— I mean, there's some kids that jump from two feet, but his technique works a little bit better when you're doing it from one foot. Because if you do it from two feet, it's never going to work really with the way that he teaches jumps, because he's more of a… what would you say… it's an old school technique put into modern skating. He teaches everything the way it was supposed to be done a long, long time ago, but he uses the skater's body and the rhythm and the way you're going into the jump from the skating now. So it's kind of a mix of what skating is and what skating was. And when you put it together it works. Takes a while to learn what he wants, takes a while to execute what he wants, but when you look at it it works. I mean, my Sals were not great here, but ever since I moved there I pretty much stabilized all my jumps. When I went to Raf after all my years of, you know, being at a certain level and being down, I came to him and he helped me stabilize all my jumps again. So I'm not even looking at this competition as a failure, just as a starting point, I have to start somewhere. Obviously, I'm not going to start by doing a clean program at the first competition of the season. I wasn't even expecting that. I just wanted to at least show my standard. It was a little bit off my standard here, but I still did what I do in practice. I just got a little bit of push back, I was a little bit scared of pushing into to all the jumps and actually fighting them, I wanted to save myself and, you know, mistakes happen.
Michal's free program at Shanghai Trophy 2019.
— And since you've been with Rafael for some years now, would it be safe to say you sort of found your coach? Technique-wise and maybe atmosphere-wise. Do you like what's happening there?
— Definitely, yeah. I like the entire environment. It's a very, I would say, competitive training environment, but at the same time we have a very good team spirit. Because even though we try to compete with each other on the ice, at the same time we try to help each other on the ice. When one person doesn't have a great day the other skaters would try to push him and help him. And it works either way, doesn't matter if it's me, if it's Nathan, it it's Stephen Gogolev, if it's Mariah Bell, we all try to help each other when we see that the other person is a little bit down in practice. Or if Raf sees that other people are lost he always tells his skaters: go talk to them, go try to help each other. It's a really good environment, and I like that environment. It gives you more energy for practice.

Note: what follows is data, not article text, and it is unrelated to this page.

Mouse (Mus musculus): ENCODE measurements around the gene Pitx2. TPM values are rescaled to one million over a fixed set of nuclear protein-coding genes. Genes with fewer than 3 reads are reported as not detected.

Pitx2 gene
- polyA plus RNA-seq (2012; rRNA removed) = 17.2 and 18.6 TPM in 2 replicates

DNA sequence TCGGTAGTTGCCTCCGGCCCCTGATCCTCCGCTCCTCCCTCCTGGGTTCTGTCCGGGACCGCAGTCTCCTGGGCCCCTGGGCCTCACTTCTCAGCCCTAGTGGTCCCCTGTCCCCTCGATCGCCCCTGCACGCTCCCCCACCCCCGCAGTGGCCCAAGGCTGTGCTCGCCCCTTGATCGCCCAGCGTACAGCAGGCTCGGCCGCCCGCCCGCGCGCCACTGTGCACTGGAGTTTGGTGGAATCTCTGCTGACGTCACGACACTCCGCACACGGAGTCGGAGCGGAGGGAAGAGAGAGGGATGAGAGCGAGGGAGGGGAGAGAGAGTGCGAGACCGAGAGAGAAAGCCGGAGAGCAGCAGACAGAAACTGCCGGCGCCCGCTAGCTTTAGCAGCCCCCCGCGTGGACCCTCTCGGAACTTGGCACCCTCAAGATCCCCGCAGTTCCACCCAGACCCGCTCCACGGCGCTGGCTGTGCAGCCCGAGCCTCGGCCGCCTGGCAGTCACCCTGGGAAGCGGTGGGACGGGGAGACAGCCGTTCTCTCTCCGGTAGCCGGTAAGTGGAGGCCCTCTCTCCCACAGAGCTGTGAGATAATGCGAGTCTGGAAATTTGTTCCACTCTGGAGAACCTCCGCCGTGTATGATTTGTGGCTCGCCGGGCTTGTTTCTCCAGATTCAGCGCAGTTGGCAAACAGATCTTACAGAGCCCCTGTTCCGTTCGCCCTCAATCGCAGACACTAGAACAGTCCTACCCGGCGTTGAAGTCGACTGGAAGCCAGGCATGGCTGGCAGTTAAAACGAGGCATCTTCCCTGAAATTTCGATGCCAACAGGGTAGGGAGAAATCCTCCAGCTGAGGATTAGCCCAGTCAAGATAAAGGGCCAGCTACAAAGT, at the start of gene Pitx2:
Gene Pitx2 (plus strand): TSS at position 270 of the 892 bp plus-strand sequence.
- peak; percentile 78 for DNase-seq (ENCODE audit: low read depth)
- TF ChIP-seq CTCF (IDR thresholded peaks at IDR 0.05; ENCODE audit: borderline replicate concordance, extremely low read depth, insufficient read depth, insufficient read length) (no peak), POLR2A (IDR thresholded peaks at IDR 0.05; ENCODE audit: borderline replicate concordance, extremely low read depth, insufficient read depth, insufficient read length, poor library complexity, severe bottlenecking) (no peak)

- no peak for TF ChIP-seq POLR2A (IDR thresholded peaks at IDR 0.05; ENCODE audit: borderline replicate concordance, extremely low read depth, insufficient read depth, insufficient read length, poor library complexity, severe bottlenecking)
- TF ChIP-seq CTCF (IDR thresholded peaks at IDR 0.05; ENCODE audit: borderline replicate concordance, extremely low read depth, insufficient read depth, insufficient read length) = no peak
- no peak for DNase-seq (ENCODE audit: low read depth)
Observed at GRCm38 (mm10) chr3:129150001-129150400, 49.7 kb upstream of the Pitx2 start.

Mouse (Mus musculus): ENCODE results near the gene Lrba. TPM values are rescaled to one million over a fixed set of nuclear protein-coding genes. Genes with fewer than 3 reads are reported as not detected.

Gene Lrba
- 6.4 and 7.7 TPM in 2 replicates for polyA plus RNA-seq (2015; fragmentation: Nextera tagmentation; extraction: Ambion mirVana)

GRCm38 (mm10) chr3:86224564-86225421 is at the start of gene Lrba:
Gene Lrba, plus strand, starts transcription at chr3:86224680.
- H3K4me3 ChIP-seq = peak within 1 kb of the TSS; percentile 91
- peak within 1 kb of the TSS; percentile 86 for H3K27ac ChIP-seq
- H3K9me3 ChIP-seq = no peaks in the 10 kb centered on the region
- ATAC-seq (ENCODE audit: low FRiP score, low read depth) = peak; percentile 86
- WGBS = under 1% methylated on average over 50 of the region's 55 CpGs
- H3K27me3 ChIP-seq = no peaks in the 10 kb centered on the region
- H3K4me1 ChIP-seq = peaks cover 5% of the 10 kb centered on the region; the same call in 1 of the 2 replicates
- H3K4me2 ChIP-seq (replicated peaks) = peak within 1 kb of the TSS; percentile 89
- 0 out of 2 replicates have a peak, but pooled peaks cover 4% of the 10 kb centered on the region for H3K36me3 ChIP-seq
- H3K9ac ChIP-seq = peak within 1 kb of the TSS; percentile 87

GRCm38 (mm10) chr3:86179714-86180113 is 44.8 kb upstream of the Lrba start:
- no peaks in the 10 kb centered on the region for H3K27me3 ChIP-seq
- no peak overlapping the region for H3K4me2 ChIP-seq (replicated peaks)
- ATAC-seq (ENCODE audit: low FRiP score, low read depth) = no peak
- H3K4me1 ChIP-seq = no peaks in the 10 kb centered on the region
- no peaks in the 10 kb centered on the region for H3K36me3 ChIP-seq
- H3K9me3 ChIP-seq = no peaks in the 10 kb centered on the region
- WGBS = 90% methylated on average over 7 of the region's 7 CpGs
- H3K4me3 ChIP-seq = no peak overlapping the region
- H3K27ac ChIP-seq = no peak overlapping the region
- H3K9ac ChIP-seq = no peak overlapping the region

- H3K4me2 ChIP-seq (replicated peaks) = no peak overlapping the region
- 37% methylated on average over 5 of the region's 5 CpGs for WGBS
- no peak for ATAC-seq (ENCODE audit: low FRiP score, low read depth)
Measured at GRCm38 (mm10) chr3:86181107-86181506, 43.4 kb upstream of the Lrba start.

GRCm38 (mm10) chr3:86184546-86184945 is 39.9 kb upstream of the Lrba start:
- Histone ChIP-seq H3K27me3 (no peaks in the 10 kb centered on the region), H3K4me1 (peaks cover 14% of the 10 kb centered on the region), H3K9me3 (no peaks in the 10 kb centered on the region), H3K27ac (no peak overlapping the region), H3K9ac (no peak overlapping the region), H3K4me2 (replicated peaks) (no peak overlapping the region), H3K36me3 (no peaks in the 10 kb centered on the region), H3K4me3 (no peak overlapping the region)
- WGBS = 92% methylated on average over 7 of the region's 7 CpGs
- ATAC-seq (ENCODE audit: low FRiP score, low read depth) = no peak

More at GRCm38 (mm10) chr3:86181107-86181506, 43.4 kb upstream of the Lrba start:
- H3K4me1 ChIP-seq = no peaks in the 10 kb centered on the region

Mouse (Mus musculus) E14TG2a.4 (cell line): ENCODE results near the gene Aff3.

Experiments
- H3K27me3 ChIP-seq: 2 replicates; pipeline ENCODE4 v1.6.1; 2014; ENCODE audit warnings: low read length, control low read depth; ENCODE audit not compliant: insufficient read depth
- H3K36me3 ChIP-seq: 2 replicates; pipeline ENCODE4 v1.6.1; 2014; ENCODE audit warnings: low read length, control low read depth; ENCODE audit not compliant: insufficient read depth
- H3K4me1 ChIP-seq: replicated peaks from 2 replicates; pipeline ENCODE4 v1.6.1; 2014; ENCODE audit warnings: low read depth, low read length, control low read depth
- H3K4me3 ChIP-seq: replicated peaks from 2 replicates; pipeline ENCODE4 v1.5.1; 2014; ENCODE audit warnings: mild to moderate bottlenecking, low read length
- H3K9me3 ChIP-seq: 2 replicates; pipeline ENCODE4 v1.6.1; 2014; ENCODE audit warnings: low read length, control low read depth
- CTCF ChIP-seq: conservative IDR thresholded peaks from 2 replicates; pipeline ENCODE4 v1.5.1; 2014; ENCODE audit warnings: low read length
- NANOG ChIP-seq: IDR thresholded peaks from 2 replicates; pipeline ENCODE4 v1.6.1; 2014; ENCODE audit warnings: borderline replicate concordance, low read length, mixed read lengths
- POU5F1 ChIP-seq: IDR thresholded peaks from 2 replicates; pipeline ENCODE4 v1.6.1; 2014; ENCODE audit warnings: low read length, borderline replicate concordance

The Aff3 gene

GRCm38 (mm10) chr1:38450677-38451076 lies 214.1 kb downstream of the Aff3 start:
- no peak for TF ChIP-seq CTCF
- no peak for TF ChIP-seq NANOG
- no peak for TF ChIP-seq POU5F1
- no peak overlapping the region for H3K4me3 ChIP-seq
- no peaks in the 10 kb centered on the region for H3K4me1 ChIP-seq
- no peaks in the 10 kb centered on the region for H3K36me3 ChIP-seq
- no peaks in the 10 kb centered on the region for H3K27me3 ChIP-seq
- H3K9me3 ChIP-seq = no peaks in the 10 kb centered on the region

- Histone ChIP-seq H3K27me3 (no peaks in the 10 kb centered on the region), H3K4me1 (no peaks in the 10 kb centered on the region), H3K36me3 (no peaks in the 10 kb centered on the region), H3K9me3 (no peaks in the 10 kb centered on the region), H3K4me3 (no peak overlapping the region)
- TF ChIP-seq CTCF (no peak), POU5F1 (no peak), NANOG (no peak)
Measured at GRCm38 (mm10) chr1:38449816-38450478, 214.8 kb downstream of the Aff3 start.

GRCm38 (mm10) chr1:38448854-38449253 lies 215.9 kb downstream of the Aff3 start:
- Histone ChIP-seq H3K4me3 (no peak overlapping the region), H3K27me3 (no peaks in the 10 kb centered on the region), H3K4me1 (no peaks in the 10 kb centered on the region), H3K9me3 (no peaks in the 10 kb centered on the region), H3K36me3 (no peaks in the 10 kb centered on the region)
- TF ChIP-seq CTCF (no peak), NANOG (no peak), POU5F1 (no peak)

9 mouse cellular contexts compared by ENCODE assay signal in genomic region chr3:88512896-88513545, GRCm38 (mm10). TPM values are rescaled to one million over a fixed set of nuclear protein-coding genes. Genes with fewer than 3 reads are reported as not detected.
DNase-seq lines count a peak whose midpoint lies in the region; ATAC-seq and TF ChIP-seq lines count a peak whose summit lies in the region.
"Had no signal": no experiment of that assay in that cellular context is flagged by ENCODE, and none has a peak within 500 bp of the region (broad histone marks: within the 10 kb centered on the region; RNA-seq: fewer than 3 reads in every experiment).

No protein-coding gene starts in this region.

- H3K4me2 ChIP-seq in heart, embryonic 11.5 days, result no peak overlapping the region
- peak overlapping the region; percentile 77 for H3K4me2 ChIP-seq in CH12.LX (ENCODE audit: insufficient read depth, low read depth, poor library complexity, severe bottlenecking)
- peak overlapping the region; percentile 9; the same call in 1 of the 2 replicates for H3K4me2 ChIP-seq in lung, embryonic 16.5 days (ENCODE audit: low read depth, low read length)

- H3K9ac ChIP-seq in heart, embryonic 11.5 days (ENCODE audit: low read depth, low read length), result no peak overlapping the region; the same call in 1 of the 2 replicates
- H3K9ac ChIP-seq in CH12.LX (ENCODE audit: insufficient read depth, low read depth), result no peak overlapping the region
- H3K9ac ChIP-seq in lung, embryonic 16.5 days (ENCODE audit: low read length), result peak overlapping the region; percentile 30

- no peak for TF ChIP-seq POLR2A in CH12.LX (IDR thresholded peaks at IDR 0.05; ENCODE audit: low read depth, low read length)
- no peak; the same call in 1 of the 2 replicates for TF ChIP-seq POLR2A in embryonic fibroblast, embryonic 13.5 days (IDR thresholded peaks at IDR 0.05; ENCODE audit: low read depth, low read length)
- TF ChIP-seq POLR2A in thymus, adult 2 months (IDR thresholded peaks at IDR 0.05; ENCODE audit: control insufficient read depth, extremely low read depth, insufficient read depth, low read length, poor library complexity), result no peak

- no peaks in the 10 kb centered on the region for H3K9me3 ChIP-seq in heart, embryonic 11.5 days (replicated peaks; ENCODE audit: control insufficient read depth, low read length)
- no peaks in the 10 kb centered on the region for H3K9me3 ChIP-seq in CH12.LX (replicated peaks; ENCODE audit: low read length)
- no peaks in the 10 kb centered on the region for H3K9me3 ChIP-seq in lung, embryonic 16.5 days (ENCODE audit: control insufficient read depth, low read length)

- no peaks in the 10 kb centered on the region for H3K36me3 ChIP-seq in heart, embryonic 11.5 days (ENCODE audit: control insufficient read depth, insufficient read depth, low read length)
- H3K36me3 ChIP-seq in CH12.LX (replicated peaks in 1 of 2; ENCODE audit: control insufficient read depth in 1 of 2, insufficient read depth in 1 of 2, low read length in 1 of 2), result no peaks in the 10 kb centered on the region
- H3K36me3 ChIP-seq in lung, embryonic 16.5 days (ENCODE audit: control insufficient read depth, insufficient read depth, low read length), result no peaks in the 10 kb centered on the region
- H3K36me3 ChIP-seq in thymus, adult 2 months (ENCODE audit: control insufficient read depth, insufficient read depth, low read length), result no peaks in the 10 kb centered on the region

— They say that a good game is one that's well balanced between competition and collaboration. Is that it?
— Yes, definitely! That's definitely what he has.
— I'm a native Russian speaker and I could kind of get a gist of what you were saying earlier. Do you get a gist of what Rafael is saying when he speaks Russian?
— I understand pretty well when people speak Russian. I've been around them a lot. Starting already in Oberstdorf where Mr. Sinitsin was, he never really spoke Czech, he spoke like half-czech, half-russian, so I understood him. Then I moved to New Jersey, I was with Viktor Petrenko, a lot of the times he would speak Russian. Galina Zmievskaya would always try to speak Russian and English at the same time. And then I moved to Rafael, and all the coaches there speak Russian. If they just don't feel like speaking English they just speak Russian. So I have to understand what he's saying, because a lot of the times he would explain things to me in Russian when he doesn't want other people to know what he's saying. It helps to keep certaing amount of security. Because not all the time you want other people to know what is being said.
— Being a European skater currently training in US, how would you characterize present day European skating? Would you agree that it's sort of dying or stagnating, or what would you say?
— I think it's a mix, because there's always somebody who pops up. It's not like before, when Russia was dominating and always had people that were winning Europeans, winning Worlds. In ladies and pairs and ice dance, I would say, Russians are back where they were, but in guys it kind of goes back and forth. Sometimes they have years when they are amazing, and there are years when they're not so good…
— And Europe excluding Russia? Since it's a whole different world.
— Yeah, that's why I said that Russia is it's own competition. The rest of Europe I feel like… skating is just not a sport that people follow as much anymore. It's kind of sad, because it's been always big in Europe, we had many great skaters.
— Any idea why?
— I think the main problem is that it's one of the oldest sports in Europe. If you look at Asia, even US, they kind of hold their level at certain times, but they always have one, and then a long time nothing, and then again, and again nothing. They always find somebody that pops up like Nathan, with last World champion being Evan Lysacek in 2009. Then Nathan was next 10 years later. They always have ups and downs, same with Canadians. But in Europe it's been a long time since a European Skater, or West European skater, not taking Russia, that's been there… the only ones I can think of are Carolina and Javier in the past years, and they're already done skating. I think now it's that time, two years before Olympics, it's always when everything kind of changes. It's going to be interesting which country is going to come up with somebody. Italy now has a pretty good team. Not sure about girls, but they have pairs, they have good ice dancers, they have a good man Matteo, they have a young one, so we'll see. Italians, probably, at European championship will be one of the stronger teams. France also has their good skaters. They have the pair team, they have the dance team obviously, they have Kevin, they have one in each category. As a team it's probably going to be between between Russia, Italy and France. The rest of Europe is mainly, kind of, one skater here, once skater there, but if you look at the team as a whole these are the only three countries in Europe that can somehow compete with the rest of the world.